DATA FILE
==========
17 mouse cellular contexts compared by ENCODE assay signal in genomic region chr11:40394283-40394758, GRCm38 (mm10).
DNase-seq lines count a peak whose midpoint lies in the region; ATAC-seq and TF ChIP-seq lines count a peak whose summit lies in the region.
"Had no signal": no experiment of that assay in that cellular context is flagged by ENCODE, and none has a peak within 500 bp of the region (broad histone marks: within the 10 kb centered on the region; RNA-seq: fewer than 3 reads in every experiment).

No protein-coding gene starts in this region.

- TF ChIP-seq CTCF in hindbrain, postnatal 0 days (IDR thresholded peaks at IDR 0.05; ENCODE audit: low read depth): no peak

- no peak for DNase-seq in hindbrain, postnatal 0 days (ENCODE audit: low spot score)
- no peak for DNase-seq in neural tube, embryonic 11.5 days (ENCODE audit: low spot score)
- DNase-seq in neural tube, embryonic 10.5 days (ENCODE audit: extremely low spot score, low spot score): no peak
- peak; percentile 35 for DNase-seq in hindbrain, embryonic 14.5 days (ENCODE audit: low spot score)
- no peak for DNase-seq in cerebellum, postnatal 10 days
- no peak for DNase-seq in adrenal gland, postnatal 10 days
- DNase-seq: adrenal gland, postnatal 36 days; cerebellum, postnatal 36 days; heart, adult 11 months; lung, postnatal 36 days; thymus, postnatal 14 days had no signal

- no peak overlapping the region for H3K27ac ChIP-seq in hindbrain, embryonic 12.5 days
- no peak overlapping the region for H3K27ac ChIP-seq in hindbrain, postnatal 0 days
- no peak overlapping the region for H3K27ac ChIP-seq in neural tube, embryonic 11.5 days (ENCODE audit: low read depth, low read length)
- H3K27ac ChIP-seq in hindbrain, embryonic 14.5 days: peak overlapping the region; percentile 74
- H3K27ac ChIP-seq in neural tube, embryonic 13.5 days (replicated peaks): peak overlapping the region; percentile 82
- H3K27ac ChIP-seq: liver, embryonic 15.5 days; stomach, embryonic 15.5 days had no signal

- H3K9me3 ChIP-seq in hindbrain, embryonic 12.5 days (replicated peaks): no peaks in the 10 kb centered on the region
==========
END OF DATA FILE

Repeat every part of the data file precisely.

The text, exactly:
17 mouse cellular contexts compared by ENCODE assay signal in genomic region chr11:40394283-40394758, GRCm38 (mm10).
DNase-seq lines count a peak whose midpoint lies in the region; ATAC-seq and TF ChIP-seq lines count a peak whose summit lies in the region.
"Had no signal": no experiment of that assay in that cellular context is flagged by ENCODE, and none has a peak within 500 bp of the region (broad histone marks: within the 10 kb centered on the region; RNA-seq: fewer than 3 reads in every experiment).

No protein-coding gene starts in this region.

- TF ChIP-seq CTCF in hindbrain, postnatal 0 days (IDR thresholded peaks at IDR 0.05; ENCODE audit: low read depth): no peak

- no peak for DNase-seq in hindbrain, postnatal 0 days (ENCODE audit: low spot score)
- no peak for DNase-seq in neural tube, embryonic 11.5 days (ENCODE audit: low spot score)
- DNase-seq in neural tube, embryonic 10.5 days (ENCODE audit: extremely low spot score, low spot score): no peak
- peak; percentile 35 for DNase-seq in hindbrain, embryonic 14.5 days (ENCODE audit: low spot score)
- no peak for DNase-seq in cerebellum, postnatal 10 days
- no peak for DNase-seq in adrenal gland, postnatal 10 days
- DNase-seq: adrenal gland, postnatal 36 days; cerebellum, postnatal 36 days; heart, adult 11 months; lung, postnatal 36 days; thymus, postnatal 14 days had no signal

- no peak overlapping the region for H3K27ac ChIP-seq in hindbrain, embryonic 12.5 days
- no peak overlapping the region for H3K27ac ChIP-seq in hindbrain, postnatal 0 days
- no peak overlapping the region for H3K27ac ChIP-seq in neural tube, embryonic 11.5 days (ENCODE audit: low read depth, low read length)
- H3K27ac ChIP-seq in hindbrain, embryonic 14.5 days: peak overlapping the region; percentile 74
- H3K27ac ChIP-seq in neural tube, embryonic 13.5 days (replicated peaks): peak overlapping the region; percentile 82
- H3K27ac ChIP-seq: liver, embryonic 15.5 days; stomach, embryonic 15.5 days had no signal

- H3K9me3 ChIP-seq in hindbrain, embryonic 12.5 days (replicated peaks): no peaks in the 10 kb centered on the region